Buy coffee, not crypto – why investors will choose commodities in 2021

Buy coffee, not crypto – why investors will choose commodities in 2021

Move over, Bitcoin. There is a new and exciting trade in the city: commodities.

Brazil’s drought is driving double-digit gains in coffee futures and threatening the price of everyone’s daily caffeine fix. And it’s not just coffee, as vaccine-driven global growth has seen prices for many commodities — sugar, oil, gold, and more — undergo a broad rally that has left the sector red-hot.

The Invesco DB Commodity Index Tracking Fund, which aims to achieve diversified exposure to commodities, is up 56% in the past year alone.

And the strong performance in commodities is attracting the attention of retail investors looking to take action.

But before you jump in first, it’s important to at least know the basics. Commodity trading is a different beast than stocks, with a unique risk versus reward profile, so an extra layer of due diligence is required.

What is investing in commodities?

Open mining industry, big yellow anthracite coal mining truck.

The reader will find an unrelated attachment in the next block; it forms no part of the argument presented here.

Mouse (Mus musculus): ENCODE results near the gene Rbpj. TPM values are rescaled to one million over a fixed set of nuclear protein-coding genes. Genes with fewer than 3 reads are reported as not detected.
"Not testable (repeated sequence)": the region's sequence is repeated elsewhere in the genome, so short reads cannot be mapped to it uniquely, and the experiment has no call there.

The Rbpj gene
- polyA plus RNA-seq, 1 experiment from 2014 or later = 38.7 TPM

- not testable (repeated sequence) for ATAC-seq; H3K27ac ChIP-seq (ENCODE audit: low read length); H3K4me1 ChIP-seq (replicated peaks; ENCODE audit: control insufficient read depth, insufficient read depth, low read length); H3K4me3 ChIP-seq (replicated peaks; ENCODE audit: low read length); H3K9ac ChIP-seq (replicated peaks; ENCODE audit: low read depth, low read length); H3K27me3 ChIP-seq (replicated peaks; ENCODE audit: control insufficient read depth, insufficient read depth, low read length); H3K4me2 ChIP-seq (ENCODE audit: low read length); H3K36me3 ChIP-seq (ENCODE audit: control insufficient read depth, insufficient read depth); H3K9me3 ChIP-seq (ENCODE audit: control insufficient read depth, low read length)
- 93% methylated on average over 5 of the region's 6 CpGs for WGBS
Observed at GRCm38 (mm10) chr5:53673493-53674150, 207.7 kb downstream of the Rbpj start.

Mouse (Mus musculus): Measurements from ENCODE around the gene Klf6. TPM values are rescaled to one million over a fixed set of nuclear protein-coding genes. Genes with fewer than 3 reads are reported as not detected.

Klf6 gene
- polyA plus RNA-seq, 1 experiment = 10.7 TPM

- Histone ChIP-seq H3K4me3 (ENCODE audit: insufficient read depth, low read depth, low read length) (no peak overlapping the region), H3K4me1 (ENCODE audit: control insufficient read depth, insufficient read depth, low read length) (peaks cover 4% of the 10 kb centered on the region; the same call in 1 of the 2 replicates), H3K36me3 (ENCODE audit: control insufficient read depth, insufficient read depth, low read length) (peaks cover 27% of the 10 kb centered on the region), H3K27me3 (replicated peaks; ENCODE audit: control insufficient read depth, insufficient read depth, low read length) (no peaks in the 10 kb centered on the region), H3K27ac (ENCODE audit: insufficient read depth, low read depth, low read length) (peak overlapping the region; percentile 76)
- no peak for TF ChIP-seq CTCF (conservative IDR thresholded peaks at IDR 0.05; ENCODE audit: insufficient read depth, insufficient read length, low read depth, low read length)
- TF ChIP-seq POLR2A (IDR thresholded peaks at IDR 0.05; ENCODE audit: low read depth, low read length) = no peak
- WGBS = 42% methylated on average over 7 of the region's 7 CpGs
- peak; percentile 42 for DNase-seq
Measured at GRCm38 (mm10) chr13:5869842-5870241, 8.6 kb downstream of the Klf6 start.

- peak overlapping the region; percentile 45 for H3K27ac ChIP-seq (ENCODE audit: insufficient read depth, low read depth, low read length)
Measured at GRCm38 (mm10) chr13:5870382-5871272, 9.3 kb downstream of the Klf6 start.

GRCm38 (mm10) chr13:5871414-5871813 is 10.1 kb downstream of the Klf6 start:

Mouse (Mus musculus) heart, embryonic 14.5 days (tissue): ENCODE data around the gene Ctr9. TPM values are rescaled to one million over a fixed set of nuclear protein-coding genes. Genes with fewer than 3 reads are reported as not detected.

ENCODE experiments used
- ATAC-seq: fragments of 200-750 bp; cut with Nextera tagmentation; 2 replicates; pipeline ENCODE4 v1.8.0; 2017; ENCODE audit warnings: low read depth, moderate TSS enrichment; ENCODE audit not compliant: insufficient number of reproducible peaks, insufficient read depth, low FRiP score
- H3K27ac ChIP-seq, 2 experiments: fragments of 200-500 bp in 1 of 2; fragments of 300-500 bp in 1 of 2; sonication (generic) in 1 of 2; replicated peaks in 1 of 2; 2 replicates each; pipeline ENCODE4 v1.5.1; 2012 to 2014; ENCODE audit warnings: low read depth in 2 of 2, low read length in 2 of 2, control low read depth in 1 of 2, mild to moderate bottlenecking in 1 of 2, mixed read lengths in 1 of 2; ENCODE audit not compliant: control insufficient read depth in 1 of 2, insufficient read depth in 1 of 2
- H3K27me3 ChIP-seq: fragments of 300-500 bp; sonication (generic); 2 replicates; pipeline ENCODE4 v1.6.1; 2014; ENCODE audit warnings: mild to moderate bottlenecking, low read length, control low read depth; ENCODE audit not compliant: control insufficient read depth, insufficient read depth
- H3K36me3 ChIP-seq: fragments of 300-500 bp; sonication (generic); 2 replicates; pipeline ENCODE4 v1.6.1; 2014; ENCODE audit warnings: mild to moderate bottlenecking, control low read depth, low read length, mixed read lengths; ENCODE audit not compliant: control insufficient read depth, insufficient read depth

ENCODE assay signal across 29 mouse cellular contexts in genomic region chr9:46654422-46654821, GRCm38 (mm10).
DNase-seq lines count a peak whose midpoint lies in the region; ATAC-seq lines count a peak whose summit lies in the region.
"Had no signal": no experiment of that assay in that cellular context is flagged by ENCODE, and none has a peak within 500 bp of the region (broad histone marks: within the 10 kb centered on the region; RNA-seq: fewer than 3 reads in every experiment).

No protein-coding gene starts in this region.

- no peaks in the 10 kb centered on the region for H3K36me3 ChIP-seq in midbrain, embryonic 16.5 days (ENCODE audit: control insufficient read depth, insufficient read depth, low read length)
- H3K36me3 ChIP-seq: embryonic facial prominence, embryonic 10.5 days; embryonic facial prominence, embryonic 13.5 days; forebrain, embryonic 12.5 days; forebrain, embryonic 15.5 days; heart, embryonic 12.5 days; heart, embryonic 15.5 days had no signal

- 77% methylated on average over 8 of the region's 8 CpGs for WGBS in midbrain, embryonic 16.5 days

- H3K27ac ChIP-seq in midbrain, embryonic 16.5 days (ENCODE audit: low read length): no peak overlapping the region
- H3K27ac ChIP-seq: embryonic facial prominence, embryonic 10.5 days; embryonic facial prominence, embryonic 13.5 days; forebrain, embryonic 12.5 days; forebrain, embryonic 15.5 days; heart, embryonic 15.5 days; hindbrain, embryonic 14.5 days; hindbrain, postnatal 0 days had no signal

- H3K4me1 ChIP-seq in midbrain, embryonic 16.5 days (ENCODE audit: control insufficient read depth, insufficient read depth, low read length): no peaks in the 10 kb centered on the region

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Raw materials are the raw materials that form the basis of everyday life: things that can be mined, drilled or cultivated and then used to produce the goods we use.

Whether we drink coffee, put on a new T-shirt or pump petrol into our cars, raw materials make it all possible. This means that people’s daily consumption habits have a significant impact on commodity prices.

From an investor’s perspective, trading commodities is simply buying and selling these commodities to make a profit or hedge risk.

There are four main types of goods:

  1. Agricultural products: These soft commodities are grown and include products such as cocoa, coffee, cotton, sugar, corn, wheat and fruit.

  2. Livestock and meat: Soft commodities that are bred and include products such as live cattle, chickens, pork belly and milk.